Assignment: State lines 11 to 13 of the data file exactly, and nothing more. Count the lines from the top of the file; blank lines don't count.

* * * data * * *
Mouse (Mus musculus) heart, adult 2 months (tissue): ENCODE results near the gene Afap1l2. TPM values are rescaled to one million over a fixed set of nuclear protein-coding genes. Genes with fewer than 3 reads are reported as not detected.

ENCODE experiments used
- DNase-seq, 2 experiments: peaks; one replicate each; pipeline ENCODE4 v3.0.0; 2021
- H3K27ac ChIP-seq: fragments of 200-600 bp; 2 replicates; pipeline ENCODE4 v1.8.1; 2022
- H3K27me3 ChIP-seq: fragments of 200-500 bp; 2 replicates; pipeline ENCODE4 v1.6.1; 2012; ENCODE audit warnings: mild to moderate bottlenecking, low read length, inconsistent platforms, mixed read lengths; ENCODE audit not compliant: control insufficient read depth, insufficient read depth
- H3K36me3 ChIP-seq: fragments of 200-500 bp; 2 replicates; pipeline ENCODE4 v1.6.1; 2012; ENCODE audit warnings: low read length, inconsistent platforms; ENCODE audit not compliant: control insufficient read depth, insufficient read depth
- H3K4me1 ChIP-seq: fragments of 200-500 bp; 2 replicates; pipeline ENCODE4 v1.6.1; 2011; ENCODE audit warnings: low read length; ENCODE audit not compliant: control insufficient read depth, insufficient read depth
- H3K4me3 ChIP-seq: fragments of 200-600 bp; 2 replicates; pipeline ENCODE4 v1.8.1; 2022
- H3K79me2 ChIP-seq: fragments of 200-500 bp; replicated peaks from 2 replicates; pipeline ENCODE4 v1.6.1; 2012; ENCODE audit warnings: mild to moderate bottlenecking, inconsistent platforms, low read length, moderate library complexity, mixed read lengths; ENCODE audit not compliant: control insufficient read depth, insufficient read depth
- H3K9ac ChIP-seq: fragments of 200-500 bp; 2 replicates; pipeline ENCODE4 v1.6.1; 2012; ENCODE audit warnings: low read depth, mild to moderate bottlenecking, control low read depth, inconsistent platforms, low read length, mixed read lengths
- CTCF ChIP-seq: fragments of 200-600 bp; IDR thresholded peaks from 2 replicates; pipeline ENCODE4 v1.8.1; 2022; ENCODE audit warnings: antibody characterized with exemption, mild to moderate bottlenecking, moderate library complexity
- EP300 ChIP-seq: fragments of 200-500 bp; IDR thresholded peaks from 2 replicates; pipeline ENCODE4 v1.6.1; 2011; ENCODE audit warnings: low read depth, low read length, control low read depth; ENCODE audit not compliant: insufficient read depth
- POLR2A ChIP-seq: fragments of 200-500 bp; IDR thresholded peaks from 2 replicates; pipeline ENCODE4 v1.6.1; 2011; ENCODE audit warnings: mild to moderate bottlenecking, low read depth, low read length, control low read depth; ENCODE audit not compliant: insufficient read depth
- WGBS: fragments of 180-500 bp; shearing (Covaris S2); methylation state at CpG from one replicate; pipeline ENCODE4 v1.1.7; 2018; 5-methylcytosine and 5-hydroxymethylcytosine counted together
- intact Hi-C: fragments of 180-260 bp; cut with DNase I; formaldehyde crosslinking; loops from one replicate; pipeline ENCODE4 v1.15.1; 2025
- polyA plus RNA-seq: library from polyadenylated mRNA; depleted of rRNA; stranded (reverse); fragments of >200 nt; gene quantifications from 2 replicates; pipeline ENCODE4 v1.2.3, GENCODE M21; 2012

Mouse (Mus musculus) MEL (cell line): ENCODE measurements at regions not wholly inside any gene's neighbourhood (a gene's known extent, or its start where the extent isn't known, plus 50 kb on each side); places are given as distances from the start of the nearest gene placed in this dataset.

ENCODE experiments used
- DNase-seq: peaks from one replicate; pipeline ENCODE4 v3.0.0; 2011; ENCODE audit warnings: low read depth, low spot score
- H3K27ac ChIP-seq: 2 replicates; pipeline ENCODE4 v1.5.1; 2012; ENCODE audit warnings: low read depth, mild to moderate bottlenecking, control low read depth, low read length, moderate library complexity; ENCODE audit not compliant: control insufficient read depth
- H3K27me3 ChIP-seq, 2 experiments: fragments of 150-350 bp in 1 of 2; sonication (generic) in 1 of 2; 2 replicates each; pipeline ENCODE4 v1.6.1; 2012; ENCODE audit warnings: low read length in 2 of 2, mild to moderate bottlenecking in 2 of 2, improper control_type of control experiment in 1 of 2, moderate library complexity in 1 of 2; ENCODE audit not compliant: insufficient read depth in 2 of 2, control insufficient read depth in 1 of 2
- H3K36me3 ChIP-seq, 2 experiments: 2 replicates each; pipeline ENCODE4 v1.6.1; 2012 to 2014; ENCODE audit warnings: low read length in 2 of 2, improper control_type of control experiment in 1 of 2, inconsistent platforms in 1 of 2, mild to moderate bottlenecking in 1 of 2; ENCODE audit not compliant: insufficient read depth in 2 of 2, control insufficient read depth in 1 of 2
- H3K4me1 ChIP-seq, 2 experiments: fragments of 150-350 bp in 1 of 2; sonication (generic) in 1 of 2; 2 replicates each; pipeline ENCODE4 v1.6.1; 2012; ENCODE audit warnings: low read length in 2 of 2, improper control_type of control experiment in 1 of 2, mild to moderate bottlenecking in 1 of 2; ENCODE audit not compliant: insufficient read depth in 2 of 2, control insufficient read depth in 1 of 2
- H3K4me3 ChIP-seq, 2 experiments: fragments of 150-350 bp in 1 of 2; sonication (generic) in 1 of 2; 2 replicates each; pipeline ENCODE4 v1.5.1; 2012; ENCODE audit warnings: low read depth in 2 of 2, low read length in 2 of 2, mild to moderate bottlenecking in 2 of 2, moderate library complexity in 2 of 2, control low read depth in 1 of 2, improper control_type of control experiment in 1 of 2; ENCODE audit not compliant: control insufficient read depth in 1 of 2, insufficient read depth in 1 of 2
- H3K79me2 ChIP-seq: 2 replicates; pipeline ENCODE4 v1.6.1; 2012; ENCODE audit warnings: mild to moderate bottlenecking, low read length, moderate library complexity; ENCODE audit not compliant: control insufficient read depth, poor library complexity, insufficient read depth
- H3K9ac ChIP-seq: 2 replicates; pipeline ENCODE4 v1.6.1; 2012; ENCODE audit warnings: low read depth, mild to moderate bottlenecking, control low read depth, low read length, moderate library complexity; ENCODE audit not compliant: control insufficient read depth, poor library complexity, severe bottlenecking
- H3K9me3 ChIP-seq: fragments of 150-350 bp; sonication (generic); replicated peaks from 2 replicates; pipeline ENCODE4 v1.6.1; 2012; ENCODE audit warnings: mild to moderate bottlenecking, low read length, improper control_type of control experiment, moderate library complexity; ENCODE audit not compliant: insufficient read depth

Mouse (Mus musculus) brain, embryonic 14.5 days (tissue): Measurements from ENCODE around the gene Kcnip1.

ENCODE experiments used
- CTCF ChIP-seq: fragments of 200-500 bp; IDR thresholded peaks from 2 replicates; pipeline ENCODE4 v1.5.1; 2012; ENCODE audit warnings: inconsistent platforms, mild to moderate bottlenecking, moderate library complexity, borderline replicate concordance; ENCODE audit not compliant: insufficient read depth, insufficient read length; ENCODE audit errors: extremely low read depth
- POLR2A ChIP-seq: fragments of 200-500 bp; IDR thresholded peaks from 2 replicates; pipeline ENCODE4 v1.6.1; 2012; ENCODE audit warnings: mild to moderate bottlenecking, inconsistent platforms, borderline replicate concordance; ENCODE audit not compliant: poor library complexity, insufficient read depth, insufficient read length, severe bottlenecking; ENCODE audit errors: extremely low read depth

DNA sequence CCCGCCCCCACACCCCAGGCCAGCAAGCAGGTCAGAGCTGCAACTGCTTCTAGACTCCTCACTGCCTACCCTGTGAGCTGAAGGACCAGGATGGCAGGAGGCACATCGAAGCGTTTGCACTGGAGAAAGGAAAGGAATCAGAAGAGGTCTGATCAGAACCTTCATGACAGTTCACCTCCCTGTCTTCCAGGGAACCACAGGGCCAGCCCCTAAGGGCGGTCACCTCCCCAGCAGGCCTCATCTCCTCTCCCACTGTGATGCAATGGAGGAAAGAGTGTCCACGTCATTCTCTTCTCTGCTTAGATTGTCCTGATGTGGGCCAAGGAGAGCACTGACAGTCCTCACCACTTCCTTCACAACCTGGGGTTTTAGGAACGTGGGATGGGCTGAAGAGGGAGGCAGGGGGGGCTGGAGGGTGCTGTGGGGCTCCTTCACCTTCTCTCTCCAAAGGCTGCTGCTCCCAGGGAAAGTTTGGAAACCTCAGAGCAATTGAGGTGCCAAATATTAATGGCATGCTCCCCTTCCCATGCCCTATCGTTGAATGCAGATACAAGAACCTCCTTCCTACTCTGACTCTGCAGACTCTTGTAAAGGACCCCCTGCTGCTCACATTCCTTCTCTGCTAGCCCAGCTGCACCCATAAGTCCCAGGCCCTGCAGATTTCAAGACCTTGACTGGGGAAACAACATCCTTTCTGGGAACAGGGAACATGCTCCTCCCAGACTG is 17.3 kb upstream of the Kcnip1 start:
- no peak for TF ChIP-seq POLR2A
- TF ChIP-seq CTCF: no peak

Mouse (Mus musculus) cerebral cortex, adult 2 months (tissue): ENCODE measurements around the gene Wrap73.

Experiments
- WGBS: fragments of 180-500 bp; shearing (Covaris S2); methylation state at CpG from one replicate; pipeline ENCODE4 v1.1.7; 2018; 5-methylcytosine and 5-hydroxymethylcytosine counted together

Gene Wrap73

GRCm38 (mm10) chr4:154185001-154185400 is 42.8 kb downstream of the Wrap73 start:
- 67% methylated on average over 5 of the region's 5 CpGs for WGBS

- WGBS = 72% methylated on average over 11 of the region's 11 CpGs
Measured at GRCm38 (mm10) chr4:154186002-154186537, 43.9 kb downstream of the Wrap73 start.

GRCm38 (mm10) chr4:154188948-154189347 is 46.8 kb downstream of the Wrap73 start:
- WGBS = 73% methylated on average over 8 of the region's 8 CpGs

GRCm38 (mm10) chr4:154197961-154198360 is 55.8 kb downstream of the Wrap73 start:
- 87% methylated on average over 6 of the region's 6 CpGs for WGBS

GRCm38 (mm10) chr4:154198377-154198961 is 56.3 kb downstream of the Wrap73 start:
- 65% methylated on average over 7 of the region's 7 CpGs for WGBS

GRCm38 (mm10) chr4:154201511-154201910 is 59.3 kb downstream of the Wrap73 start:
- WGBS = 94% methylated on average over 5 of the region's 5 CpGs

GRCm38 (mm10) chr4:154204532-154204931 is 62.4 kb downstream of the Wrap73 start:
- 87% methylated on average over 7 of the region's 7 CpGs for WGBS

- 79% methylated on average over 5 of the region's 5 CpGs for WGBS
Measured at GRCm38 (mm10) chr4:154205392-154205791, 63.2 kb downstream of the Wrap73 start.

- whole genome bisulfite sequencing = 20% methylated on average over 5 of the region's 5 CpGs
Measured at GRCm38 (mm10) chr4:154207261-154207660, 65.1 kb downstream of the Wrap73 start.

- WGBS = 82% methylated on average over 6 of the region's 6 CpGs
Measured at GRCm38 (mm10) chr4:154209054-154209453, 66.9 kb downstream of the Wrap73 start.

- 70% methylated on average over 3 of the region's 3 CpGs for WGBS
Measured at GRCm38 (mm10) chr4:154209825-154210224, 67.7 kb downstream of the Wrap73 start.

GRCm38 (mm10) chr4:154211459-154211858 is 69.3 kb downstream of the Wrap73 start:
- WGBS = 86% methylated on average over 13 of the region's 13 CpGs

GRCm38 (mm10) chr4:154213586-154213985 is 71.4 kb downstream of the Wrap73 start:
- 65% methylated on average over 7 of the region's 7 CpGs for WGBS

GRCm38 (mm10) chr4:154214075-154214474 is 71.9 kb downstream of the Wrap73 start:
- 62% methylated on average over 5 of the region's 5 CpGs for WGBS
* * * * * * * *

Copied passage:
- CTCF ChIP-seq: fragments of 200-600 bp; IDR thresholded peaks from 2 replicates; pipeline ENCODE4 v1.8.1; 2022; ENCODE audit warnings: antibody characterized with exemption, mild to moderate bottlenecking, moderate library complexity
- EP300 ChIP-seq: fragments of 200-500 bp; IDR thresholded peaks from 2 replicates; pipeline ENCODE4 v1.6.1; 2011; ENCODE audit warnings: low read depth, low read length, control low read depth; ENCODE audit not compliant: insufficient read depth
- POLR2A ChIP-seq: fragments of 200-500 bp; IDR thresholded peaks from 2 replicates; pipeline ENCODE4 v1.6.1; 2011; ENCODE audit warnings: mild to moderate bottlenecking, low read depth, low read length, control low read depth; ENCODE audit not compliant: insufficient read depth